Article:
We Should Be Able to Recall Cuomo

Cuomo has betrayed the public’s trust by harassing women and covering up the pandemic’s true toll on New York’s nursing homes. Voters should have the ability to recall the governor.

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By Kevin Kurian, Deputy Opinion Editor

The past several weeks have shown the nation that a miscreant occupies the New York governor’s mansion. From being accused of sexual misconduct by five women to lying to the public about the pandemic’s true toll on New York nursing homes, Gov. Andrew Cuomo has disgraced his office and betrayed his constituents.

Despite the violence and intensity of his misconduct, the governor refused to resign. The people that he hurt should have more of a say in the matter. After Cuomo leaves office, whether it is through legislative removal, resignation or the expiration of his term, the New York State Legislature ought to pass a law that would allow New York residents to recall statewide elected officials. 

A recall election is a procedure where voters can call for an election to remove an incumbent politician from office, provided that they gather a sufficient number of signatures. The most recent example of a successful recall election was in 2003, when California voters removed Governor Gray Davis from office in response to an unpopular car tax hike and a failure to manage an energy crisis. The voters took direct action after their governor engaged in mismanagement – New York should do the same.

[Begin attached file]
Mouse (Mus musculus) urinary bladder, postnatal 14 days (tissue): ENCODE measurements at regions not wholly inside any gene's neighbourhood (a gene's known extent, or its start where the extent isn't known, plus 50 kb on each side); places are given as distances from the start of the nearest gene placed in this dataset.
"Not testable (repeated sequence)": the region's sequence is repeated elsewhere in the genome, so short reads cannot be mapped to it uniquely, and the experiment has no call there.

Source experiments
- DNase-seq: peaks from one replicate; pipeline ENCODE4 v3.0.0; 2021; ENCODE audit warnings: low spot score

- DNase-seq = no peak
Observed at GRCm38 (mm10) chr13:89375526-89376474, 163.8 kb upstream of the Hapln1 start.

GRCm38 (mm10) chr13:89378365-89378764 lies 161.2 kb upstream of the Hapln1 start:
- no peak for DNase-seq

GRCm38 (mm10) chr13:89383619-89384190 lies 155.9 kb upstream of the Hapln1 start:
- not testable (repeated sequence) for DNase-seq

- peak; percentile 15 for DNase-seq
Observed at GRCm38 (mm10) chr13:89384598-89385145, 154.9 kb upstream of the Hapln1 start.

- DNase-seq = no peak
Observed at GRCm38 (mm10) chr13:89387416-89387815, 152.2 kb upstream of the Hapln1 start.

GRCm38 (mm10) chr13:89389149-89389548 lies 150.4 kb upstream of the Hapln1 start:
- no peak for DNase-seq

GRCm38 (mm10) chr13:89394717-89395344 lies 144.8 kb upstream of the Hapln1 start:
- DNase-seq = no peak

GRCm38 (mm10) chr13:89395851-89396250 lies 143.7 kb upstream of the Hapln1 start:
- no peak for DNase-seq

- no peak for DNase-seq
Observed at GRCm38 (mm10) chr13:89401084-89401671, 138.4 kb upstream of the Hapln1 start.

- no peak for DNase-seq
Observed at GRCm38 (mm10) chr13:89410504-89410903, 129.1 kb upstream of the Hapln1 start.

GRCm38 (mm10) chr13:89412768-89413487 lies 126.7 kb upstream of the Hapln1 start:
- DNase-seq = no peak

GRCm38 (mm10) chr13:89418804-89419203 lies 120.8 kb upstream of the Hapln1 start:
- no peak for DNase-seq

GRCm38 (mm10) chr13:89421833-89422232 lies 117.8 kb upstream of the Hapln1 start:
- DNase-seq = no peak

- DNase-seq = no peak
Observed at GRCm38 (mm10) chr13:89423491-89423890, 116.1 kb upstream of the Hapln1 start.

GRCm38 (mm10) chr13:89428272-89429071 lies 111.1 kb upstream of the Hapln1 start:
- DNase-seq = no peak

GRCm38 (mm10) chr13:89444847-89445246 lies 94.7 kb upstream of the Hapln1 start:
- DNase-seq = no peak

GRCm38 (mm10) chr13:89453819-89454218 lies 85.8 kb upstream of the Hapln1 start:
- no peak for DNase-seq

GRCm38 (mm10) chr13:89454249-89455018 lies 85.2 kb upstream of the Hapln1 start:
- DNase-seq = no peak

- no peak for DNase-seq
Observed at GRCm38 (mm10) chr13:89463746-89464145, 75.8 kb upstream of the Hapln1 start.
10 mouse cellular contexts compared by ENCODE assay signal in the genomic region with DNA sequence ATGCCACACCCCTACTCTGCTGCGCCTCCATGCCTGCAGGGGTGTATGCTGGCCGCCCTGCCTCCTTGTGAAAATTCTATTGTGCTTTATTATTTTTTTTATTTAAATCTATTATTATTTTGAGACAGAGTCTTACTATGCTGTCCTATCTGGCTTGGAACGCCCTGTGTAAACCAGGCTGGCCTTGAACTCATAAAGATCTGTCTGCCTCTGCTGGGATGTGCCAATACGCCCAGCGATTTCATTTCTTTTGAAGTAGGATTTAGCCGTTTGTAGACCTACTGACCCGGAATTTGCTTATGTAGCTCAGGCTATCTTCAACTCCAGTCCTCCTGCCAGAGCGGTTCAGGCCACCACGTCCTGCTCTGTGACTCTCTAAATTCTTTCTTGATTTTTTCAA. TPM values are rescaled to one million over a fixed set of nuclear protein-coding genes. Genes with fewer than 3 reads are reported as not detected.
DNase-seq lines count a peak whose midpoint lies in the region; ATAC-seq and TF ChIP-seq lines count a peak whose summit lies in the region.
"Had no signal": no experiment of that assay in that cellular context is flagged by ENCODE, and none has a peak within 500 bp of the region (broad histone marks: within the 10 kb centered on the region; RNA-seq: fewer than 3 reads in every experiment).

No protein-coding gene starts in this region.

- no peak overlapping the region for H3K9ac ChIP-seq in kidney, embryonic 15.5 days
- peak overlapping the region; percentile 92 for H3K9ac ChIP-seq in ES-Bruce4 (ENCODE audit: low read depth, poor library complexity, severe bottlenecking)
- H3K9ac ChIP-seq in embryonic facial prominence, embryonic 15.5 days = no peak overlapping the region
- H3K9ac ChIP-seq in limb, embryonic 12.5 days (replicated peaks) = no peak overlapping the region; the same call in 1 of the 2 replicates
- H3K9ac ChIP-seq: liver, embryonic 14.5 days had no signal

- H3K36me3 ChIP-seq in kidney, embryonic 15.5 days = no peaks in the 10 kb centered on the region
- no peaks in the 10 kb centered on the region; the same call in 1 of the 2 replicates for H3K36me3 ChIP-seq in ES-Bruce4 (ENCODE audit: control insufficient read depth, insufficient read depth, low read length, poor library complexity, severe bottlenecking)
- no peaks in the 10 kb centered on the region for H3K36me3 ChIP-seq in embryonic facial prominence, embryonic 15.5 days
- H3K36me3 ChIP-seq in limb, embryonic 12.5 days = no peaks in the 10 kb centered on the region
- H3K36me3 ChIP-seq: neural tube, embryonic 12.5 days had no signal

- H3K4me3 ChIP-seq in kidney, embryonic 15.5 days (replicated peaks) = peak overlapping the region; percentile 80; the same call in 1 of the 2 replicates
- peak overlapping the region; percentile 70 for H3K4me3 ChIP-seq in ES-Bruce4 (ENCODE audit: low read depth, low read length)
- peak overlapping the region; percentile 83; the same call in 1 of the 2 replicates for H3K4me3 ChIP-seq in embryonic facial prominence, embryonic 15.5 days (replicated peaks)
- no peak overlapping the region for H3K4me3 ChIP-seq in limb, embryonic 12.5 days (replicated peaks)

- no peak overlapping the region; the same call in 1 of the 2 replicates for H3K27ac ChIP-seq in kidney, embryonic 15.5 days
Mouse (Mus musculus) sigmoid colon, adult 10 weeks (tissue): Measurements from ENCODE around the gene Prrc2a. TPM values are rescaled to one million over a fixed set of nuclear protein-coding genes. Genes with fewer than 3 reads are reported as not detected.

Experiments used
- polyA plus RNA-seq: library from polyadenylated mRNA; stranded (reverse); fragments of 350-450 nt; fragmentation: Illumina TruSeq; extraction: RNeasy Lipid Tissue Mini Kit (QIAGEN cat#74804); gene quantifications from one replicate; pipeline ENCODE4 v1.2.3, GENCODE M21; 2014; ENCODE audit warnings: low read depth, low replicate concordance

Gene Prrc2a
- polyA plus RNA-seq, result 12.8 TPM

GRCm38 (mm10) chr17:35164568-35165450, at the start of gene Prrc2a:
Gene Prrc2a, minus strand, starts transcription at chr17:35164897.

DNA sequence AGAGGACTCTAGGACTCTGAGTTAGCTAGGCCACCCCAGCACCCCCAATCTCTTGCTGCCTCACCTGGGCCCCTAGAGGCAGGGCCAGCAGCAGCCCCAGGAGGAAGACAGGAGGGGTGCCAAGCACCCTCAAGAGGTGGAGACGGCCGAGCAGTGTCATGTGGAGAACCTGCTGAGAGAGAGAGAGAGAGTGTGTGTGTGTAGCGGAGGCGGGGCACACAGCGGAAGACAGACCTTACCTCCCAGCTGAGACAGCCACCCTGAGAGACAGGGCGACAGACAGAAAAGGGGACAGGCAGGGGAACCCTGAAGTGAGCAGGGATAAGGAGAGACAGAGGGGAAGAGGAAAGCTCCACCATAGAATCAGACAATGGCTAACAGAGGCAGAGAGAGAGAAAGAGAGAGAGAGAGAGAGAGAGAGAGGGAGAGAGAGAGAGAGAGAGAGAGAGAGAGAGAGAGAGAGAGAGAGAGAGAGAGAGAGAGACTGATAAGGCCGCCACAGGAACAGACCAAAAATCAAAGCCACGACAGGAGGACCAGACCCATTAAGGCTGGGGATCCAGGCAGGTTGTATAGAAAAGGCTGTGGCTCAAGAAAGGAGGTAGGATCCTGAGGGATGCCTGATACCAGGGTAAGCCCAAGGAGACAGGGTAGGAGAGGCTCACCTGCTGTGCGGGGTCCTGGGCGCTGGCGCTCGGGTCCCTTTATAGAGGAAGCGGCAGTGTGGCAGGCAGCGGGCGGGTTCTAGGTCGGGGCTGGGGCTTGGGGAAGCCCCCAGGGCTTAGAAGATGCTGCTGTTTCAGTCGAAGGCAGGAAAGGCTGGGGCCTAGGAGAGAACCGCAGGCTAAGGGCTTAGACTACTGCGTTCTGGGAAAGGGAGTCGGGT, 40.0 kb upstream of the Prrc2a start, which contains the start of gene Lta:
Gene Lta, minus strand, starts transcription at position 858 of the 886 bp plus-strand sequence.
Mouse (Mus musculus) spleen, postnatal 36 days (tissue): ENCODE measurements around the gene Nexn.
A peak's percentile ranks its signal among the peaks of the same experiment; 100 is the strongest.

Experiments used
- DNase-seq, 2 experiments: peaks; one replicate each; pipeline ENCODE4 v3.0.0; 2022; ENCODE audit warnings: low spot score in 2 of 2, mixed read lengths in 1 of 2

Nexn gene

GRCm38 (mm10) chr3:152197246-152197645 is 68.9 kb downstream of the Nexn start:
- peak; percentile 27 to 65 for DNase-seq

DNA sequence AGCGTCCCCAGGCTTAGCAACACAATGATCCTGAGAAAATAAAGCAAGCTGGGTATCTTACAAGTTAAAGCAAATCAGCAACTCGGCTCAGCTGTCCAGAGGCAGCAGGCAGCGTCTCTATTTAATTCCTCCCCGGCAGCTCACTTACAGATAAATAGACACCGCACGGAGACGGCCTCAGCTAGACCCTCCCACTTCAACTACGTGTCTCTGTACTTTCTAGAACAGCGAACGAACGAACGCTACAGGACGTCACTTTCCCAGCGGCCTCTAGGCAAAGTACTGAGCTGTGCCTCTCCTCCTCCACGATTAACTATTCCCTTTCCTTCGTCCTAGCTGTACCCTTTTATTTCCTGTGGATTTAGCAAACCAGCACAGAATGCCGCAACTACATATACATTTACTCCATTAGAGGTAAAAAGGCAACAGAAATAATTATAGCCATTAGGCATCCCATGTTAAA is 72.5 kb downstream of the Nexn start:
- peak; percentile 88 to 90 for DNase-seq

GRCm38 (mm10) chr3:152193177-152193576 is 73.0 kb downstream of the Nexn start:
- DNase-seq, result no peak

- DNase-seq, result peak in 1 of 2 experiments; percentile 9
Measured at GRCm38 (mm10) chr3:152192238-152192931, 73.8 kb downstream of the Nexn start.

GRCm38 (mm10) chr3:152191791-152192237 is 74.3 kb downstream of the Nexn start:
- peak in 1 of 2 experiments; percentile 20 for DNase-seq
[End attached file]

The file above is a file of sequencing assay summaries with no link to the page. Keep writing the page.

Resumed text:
Recall elections keep politicians accountable for their misconduct. Our leaders are more hesitant to betray public interest under a system where they can be directly removed. While some say that the perennial anger and dissatisfaction of American voters will lead to constant recall campaigns, setting high signature requirements will ensure that politicians will only be recalled if a significant number of voters feel that public trust has been betrayed. 

The fact that Cuomo has been able to retain his office for this long, despite low approval ratings and mass outcry, is indicative of institutional failures within the New York state government. Cuomo said he would “destroy” New York Assemblyman Ron Kim after he spoke out on Cuomo’s mishandling of nursing homes. He covered up deaths and is accused of sexually harassing at least five women. If an ordinary person failed at his job and abused his office to the extent that Cuomo has, they would have been fired long ago. 

Even though pressure is mounting for the governor to step down, the situation has come to a head with State Senate Majority Leader Andrea Stewart-Cousins’ request for his resignation. Despite the public outrage, Cuomo continues to refuse. Even if the governor is impeached, it is not guaranteed that he will be removed from office. Two-thirds of the State Senate would need to vote against the governor as well. 

Voters should hold their leaders accountable for misdeeds. Instead of hoping that our legislative officials do the right thing and remove the governor, voters could use their newfound democratic muscle to organize and engage in activism. 

Forms of malpractice such as sexual harassment and deliberately lying to constituents are wrong, regardless of party affiliation. Voters know this. Recall elections allow for voters to take back control and build a state that holds leaders accountable. By passing legislation for recall procedures, we can ensure that crimes against the public are never swept under the rug again.

Opinions expressed on the editorial pages are not necessarily those of WSN, and our publication of opinions is not an endorsement of them.

Email Kevin Kurian at [email protected]